3. I absolutely agree with you that feminism in YA needs to be discussed, and discourse on it shouldn’t be suppressed, but I’m not sure how this point ties in with the current dust-up – I haven’t seen anyone being angry about having aspects of their work criticised. The issue of feminism only seems to have been brought up in justifying calling writers (not me, so I have no dog in this fight) names because their work is perceived to be anti-feminist. And that’s not the same issue at all: calling anyone names on the internet is kind of an exercise in futility, and also takes attention off the feminist discourse, so I am against it.

    • fozmeadows says:

      I completely agree re the name-calling: some of the reviews out there are truly vitriolic, and that’s never fun or defensible. Certainly, I don’t think perceiving anti-feminist sentiments in a novel is an excuse to start attacking the author. But there are certainly negative reviews out there which only critique the novel, not the writer, and where such critiques are made on the basis of anti-feminist sentiment, then strongly worded criticism – provided it doesn’t stray into ad hominem territory – is justified.

      Also, by way of sidenote: I love your books! 🙂

  4. But there are certainly negative reviews out there which only critique the novel, not the writer, and where such critiques are made on the basis of anti-feminist sentiment, then strongly worded criticism – provided it doesn’t stray into ad hominem territory – is justified.

    Absolutely, and that is important to say! But I admit that I was confused because this seemed connected to the whole imaginary YA mafia thing, and the only thing I’ve seen cited as a feminist issue in that context were arguments saying it was okay to attack writers (the quotes I read in Holly Black’s comments were calling writers hacks, saying they should apologise to states (?!), and saying they didn’t understand the meaning of being feminist, and yeeeeesh) for writing anti-feminist books. And I vehemently disagree with that.

    And, *blushes* thanks.

  5. rachel says:

    Drifting by, very late to the party, but I just wanted to thank you for this. I had an epiphany about a decade ago where I recognized a knee-jerk racist reaction in myself — and was APPALLED, because that’s not who I thought I was or wanted to be. The key is exactly like you say: not to deny that it happened, but to recognize the potential in ourselves and strive to act consciously and do better in future.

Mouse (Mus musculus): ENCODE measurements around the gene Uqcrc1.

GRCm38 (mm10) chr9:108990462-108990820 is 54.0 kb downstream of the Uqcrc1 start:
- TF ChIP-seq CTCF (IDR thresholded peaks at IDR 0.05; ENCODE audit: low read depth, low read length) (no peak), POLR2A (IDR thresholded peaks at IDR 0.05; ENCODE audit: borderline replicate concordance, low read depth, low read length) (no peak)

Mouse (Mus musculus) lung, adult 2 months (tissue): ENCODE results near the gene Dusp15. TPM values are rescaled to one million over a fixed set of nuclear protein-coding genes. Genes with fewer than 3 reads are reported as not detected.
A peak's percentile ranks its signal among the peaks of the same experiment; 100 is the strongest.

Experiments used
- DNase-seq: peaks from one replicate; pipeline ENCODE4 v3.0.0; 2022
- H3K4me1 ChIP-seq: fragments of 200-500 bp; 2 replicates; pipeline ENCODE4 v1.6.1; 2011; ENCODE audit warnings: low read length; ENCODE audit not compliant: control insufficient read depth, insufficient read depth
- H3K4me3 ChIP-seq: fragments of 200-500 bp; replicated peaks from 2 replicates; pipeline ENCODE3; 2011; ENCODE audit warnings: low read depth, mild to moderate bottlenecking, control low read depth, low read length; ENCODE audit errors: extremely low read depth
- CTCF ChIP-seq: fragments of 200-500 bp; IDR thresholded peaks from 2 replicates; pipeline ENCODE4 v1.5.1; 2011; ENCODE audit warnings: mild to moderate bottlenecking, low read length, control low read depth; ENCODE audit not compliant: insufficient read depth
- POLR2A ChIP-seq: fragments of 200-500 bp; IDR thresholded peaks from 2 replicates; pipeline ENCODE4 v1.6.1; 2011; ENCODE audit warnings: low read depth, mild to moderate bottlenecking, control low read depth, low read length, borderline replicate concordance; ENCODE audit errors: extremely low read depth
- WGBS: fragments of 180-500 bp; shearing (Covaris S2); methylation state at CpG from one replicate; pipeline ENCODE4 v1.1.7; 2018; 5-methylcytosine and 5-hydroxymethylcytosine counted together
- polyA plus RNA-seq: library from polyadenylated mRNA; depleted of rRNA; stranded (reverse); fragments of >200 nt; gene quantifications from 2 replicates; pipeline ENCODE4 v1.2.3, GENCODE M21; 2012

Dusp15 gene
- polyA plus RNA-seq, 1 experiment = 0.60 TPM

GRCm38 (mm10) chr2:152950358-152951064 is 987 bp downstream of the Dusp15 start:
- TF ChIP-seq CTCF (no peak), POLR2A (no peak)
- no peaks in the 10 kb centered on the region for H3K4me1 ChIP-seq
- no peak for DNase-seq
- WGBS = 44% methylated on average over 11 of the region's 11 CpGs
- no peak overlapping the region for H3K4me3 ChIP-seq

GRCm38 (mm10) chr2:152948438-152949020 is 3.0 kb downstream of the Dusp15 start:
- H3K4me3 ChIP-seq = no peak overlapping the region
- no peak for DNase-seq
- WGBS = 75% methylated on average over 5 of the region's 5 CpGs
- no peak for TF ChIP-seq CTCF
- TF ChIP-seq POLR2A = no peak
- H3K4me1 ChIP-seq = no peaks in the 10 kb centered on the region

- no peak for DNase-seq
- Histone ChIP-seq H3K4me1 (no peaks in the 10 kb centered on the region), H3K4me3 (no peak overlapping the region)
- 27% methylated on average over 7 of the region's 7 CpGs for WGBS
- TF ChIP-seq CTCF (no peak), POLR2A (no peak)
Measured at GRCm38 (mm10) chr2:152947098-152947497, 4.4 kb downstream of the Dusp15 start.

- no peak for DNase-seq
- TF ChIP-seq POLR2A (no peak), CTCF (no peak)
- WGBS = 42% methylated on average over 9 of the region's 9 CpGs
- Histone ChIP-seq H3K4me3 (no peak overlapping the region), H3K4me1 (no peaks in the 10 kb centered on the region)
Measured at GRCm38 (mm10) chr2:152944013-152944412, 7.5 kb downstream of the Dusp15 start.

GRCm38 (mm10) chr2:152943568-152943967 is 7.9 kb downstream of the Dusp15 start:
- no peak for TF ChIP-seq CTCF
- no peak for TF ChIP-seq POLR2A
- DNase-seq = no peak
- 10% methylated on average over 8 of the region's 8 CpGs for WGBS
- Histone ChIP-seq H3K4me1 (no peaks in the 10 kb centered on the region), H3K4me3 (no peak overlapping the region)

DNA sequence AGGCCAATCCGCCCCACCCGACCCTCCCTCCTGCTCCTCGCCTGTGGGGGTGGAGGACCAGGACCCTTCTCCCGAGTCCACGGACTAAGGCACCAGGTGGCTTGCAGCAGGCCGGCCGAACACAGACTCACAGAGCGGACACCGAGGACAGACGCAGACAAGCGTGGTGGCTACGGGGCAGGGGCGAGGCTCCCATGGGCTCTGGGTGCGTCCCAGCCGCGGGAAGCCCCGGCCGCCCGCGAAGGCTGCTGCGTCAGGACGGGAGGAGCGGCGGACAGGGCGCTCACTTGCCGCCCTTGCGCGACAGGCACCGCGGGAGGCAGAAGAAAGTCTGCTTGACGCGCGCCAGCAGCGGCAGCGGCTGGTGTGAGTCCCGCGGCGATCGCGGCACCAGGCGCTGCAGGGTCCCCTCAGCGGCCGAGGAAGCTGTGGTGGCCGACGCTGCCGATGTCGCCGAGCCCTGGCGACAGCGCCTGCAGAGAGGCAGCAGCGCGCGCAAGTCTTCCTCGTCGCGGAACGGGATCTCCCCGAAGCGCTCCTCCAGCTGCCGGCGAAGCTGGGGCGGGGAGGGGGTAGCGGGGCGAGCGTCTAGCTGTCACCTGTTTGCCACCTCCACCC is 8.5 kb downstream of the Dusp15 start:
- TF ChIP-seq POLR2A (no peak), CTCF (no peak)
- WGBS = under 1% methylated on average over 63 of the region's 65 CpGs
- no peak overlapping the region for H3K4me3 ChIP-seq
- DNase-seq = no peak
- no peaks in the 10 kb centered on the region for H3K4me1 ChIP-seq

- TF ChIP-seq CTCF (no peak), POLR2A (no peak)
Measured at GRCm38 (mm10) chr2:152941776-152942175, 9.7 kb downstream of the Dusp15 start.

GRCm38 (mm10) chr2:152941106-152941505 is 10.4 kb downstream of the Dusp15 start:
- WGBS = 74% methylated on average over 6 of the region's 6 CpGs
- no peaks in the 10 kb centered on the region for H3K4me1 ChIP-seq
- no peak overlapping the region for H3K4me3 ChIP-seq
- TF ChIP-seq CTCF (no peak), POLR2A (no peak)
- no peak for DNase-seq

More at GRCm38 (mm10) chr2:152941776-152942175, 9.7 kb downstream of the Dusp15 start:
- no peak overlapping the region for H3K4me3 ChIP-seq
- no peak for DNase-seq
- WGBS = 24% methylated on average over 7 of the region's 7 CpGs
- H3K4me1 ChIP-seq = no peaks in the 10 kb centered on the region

I have to wonder whether the “Wicked Pretty Things” debacle hasn’t been a related situation, whether that editor had a homophobic knee-jerk reaction, and whether it could have salvaged things if she’d been honestly appalled at herself instead of defensive. I don’t know. Maybe it wouldn’t have helped at all. I have to admit, however, that amongst all the finger-pointing I keep thinking to myself, “She could be ANY of us, resorting to our cultural defaults without thinking.” I bet she’ll think harder about it next time. I hope there IS a next time for her.

    • fozmeadows says:

      The Wicked Pretty Things issue is more than a little unsettling. I’d very much like to think that something positive could be salvaged from it in terms of Telep learning her lesson, or at least learning to think about her own assumptions, but given how much Running Press has been trying to distance her actions from the issue and making it out to seem like irrationality on Verday’s part, I just can’t see that she has any reason to try and change her behaviour next time. That being said, it seems like most of the authors have jumped ship from the anthology in protest, so maybe that’s punishment enough? I don’t know. But, yeah. It’ll be interesting to see how it pans out come the publication date.

  6. […] that if they do, they shouldn’t be held responsible for it. I’ve written before about intentionality versus interpretation in YA, but what it all metaphorically boils down to is this: if a driver accidentally hits a pedestrian, […]